First, enable the setting on your iPhone that erases all the phone’s data after 10 failed attempts to guess a passcode. The FBI doesn’t know whether Farook’s phone has that setting enabled (it’s off by default). What it wants from Apple is to create software that would turn the setting off, so it can try to break into the phone by using a “brute force” method: trying every possible passcode until it finds the one Farook chose.

However, the iPhone is built in such a way that even with brute-forcing, you can only try one passcode every 80 milliseconds (pdf, p. 12), or 750 tries a minute. The original iPhones had a four-digit numerical passcode, of which there are only 10,000 combinations. That would take a little over 13 minutes to crack. But on current iPhones you can use any combination of letters, numbers, and other characters, and as the passcode gets longer and more complex, the time taken to crack it rises pretty quickly:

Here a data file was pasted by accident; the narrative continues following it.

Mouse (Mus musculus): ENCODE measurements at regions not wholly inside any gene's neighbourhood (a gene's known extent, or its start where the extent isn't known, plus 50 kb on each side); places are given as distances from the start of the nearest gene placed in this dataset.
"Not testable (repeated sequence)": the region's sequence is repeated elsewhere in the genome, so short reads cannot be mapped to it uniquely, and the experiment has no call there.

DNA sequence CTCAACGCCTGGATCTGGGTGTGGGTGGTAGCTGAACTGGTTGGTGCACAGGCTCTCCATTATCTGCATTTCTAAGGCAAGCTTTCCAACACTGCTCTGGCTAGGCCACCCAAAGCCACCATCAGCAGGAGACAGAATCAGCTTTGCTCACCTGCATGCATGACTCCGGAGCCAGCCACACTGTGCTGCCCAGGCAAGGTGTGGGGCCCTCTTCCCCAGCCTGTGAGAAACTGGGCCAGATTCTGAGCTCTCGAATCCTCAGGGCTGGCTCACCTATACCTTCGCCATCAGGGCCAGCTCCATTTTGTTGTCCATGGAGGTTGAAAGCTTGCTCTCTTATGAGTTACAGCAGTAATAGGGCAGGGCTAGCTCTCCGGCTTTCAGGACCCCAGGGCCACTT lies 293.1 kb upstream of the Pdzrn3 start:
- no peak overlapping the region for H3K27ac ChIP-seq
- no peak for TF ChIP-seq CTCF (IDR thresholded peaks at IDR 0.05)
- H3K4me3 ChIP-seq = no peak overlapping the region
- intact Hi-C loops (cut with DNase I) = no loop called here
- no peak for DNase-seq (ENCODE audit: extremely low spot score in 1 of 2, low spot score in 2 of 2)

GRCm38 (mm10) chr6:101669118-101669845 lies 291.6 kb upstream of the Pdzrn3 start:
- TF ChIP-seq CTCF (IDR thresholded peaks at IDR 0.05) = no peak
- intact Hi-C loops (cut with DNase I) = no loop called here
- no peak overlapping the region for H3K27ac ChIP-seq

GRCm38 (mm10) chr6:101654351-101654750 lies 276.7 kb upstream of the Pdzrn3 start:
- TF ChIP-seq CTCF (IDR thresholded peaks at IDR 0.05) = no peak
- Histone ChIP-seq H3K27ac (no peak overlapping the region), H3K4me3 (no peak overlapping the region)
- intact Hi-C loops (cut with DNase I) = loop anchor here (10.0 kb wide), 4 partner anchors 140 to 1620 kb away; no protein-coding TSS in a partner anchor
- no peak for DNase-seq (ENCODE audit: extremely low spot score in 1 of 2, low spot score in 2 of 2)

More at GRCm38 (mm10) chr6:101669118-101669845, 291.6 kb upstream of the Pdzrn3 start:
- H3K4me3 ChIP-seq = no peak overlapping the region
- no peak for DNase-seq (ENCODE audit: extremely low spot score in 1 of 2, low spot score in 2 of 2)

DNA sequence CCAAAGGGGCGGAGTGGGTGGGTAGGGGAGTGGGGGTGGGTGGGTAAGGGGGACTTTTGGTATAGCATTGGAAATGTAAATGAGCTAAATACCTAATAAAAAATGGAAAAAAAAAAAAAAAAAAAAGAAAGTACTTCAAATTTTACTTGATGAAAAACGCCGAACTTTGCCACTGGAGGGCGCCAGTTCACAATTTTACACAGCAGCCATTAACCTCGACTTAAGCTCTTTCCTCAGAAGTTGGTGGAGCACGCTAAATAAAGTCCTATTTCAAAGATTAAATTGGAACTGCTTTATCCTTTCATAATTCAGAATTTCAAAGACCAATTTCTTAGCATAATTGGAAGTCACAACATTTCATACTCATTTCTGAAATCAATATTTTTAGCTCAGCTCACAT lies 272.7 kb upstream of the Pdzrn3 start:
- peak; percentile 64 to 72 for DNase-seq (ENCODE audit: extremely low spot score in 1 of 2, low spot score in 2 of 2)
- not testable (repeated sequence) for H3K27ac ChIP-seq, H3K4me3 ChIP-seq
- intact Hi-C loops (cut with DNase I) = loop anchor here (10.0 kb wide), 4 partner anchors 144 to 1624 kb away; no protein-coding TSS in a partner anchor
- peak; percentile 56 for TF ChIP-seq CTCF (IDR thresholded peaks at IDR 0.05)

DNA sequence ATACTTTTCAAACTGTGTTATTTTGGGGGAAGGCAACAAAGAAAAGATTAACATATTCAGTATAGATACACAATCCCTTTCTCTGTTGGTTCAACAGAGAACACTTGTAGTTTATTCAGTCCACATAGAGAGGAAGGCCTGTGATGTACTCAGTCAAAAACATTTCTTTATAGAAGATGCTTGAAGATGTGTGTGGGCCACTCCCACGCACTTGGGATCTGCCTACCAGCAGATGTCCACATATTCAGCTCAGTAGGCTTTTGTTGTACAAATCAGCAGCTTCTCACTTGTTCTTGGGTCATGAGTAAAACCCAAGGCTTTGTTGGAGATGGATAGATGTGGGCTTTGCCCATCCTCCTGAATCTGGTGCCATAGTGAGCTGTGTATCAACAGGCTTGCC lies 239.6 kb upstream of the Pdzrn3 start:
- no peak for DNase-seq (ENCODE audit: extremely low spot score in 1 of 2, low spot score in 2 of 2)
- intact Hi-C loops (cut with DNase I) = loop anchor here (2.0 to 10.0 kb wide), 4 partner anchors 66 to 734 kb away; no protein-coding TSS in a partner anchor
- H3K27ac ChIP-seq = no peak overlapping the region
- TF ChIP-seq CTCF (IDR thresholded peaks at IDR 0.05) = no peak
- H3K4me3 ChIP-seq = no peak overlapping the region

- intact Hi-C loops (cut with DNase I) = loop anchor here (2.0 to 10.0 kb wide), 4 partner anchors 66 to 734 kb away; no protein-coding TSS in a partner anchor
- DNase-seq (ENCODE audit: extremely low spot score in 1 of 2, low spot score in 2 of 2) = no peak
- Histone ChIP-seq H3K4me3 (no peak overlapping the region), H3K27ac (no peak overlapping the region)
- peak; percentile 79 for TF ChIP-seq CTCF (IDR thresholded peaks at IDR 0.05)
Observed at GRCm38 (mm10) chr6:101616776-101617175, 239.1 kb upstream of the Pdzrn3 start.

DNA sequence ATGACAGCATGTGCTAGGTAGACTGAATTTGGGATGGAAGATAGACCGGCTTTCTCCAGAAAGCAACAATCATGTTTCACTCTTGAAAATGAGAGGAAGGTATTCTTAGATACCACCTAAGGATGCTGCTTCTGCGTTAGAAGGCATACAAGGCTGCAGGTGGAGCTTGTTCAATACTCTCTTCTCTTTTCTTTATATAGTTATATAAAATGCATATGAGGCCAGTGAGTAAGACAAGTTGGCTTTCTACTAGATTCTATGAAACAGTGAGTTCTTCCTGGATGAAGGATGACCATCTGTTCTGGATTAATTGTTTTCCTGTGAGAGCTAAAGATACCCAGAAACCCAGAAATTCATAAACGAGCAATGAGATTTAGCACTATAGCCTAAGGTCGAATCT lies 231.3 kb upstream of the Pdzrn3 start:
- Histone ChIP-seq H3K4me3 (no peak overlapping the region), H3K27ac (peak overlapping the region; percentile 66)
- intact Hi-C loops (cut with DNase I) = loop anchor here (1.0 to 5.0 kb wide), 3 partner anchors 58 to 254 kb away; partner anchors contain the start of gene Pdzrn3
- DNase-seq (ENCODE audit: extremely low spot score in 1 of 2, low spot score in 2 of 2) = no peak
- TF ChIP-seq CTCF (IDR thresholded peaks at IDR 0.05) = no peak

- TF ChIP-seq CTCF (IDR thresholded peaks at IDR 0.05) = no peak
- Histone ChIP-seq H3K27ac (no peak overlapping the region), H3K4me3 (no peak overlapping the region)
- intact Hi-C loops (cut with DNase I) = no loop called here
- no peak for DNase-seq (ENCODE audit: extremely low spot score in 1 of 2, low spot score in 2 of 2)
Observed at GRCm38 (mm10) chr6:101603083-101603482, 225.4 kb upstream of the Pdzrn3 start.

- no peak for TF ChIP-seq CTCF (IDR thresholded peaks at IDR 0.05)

And if you used a wider range of symbols—including uppercase letters, for instance—it would take even longer. Even an eight-digit numerical code takes three months to crack, while an eight-letter word takes about 529 years—meaning by the time the FBI cracked your phone, it would be dealing with about the 20th generation of your offspring.

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